Verses 16–21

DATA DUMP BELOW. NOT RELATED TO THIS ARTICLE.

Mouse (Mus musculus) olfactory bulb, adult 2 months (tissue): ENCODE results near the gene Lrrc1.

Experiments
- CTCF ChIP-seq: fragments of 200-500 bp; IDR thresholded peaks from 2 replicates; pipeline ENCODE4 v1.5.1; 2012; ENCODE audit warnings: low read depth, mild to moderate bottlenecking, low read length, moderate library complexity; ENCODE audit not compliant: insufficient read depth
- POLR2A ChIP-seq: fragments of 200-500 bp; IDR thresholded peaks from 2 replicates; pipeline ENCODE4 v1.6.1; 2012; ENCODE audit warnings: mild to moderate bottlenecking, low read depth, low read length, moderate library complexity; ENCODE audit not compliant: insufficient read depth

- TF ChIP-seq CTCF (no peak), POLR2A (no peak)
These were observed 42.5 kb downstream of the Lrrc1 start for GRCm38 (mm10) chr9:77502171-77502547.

Here we have a further excuse that the apostle makes for what he was about to say in his own vindication. 1. He would not have them think he was guilty of folly, in saying what he said to vindicate himself: Let no man think me a fool, 2 Cor. 11:16. Ordinarily, indeed, it is unbecoming a wise man to be much and often speaking in his own praise. Boasting of ourselves is usually not only a sign of a proud mind, but a mark of folly also. However, says the apostle, yet as a fool receive me; that is, if you count it folly in me to boast a little, yet give due regard to what I shall say. 2. He mentions a caution, to prevent the abuse of what he should say, telling them that what he spoke, he did not speak after the Lord, 2 Cor. 11:17. He would not have them think that boasting of ourselves, or glorying in what we have, is a thing commanded by the Lord in general unto Christians, nor yet that this is always necessary in our own vindication; though it may be lawfully used, because not contrary to the Lord, when, strictly speaking, it is not after the Lord. It is the duty and practice of Christians, in obedience to the command and example of the Lord, rather to humble and abase themselves; yet prudence must direct in what circumstances it is needful to do that which we may do lawfully, even speak of what God has wrought for us, and in us, and by us too. 3. He gives a good reason why they should suffer him to boast a little; namely, because they suffered others to do so who had less reason. Seeing many glory after the flesh (of carnal privileges, or outward advantages and attainments), I will glory also, 2 Cor. 11:18. But he would not glory in those things, though he had as much or more reason than others to do so. But he gloried in his infirmities, as he tells them afterwards. The Corinthians thought themselves wise, and might think it an instance of wisdom to bear with the weakness of others, and therefore suffered others to do what might seem folly; therefore the apostle would have them bear with him. Or these words, You suffer fools gladly, seeing you yourselves are wise (2 Cor. 11:19), may be ironical, and then the meaning is this: “Notwithstanding all your wisdom, you willingly suffer yourselves to be brought into bondage under the Jewish yoke, or suffer others to tyrannize over you; nay, to devour you, or make a prey of you, and take of you hire for their own advantage, and to exalt themselves above you, and lord it over you; nay, even to smite you on the face, or impose upon you to your very faces (2 Cor. 11:20), upbraiding you while they reproach me, as if you had been very weak in showing regard to me,” 2 Cor. 11:21. Seeing this was the case, that the Corinthians, or some among them, could so easily bear all this from the false apostles, it was reasonable for the apostle to desire, and expect, they should bear with what might seem to them an indiscretion in him, seeing the circumstances of the case were such as made it needful that whereinsoever any were bold he should be bold also, 2 Cor. 11:21.